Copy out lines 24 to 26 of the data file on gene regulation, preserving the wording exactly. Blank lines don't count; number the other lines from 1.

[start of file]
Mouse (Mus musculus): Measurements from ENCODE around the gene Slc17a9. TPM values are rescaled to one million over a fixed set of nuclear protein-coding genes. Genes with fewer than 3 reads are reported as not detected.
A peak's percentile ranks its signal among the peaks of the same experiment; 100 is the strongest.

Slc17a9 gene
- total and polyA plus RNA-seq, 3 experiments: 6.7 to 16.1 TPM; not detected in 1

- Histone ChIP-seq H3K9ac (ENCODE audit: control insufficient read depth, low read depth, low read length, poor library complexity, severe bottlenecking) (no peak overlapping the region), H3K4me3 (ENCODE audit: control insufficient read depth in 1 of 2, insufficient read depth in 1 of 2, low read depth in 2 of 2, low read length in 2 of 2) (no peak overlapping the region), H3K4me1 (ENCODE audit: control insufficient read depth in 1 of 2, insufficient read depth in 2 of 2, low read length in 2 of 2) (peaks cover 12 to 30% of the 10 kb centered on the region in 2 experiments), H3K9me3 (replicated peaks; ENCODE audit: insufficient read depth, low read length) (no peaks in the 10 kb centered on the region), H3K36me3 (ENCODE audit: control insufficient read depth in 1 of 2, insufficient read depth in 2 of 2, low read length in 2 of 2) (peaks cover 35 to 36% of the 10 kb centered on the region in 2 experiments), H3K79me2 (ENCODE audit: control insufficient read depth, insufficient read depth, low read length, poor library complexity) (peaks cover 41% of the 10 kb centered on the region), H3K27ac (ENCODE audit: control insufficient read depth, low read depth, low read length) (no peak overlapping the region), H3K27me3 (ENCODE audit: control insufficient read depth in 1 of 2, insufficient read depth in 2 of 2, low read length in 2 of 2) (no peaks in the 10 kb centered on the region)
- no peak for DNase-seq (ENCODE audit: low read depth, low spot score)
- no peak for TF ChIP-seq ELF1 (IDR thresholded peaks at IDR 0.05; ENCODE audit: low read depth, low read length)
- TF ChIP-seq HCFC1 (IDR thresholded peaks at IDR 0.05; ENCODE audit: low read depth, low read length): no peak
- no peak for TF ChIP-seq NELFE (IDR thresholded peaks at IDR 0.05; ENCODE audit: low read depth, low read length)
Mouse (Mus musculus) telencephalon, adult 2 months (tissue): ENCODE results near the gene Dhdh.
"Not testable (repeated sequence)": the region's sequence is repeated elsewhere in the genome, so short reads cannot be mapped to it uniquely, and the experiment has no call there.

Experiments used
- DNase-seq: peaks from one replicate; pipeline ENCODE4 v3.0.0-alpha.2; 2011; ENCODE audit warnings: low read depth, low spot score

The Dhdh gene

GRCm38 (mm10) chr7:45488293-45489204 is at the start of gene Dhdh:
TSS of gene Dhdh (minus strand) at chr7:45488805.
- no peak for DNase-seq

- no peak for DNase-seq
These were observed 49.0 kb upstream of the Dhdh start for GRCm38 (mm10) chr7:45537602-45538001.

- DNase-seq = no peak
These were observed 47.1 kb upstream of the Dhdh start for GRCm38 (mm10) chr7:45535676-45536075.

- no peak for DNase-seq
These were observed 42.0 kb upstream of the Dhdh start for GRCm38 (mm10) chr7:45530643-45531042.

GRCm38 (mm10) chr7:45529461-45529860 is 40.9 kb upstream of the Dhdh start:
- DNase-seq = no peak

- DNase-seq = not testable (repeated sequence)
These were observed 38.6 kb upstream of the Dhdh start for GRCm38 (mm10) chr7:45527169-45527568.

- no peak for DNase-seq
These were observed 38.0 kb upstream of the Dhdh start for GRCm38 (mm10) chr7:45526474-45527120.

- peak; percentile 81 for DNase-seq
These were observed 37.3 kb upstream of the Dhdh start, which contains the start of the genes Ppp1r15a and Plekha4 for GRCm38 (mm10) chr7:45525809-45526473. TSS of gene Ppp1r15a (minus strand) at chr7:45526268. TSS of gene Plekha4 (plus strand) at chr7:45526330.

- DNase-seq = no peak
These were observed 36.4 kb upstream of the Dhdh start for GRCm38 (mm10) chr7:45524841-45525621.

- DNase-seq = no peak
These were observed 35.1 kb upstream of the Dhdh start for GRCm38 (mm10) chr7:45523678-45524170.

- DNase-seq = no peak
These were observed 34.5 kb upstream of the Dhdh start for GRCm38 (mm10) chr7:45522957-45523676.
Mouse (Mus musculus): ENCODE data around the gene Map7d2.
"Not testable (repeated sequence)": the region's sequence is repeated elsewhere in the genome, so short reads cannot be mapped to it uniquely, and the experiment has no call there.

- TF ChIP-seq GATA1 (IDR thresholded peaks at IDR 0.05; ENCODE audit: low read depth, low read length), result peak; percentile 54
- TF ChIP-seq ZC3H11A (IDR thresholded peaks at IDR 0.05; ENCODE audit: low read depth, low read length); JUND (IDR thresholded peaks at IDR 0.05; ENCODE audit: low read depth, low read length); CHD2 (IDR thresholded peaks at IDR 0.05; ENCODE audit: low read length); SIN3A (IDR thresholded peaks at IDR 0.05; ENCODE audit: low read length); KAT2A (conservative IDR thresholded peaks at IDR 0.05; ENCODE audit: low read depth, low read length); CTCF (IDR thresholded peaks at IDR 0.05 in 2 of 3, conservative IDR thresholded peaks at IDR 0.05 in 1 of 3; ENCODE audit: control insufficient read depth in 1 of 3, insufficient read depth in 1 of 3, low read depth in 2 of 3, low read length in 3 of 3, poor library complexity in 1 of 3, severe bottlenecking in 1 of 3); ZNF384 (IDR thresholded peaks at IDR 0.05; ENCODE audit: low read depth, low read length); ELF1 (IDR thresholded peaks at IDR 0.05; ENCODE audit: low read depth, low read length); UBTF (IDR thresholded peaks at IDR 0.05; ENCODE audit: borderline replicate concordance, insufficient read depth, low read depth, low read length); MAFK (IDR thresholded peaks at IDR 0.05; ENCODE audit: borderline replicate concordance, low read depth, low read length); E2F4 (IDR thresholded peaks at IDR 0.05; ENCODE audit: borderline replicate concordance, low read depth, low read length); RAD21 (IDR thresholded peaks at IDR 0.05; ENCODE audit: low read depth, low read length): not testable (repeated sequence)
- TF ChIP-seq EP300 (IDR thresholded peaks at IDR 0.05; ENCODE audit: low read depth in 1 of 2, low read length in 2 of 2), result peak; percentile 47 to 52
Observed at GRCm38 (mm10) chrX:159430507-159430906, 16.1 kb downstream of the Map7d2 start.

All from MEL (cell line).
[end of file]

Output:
GRCm38 (mm10) chr7:45529461-45529860 is 40.9 kb upstream of the Dhdh start:
- DNase-seq = no peak

- DNase-seq = not testable (repeated sequence)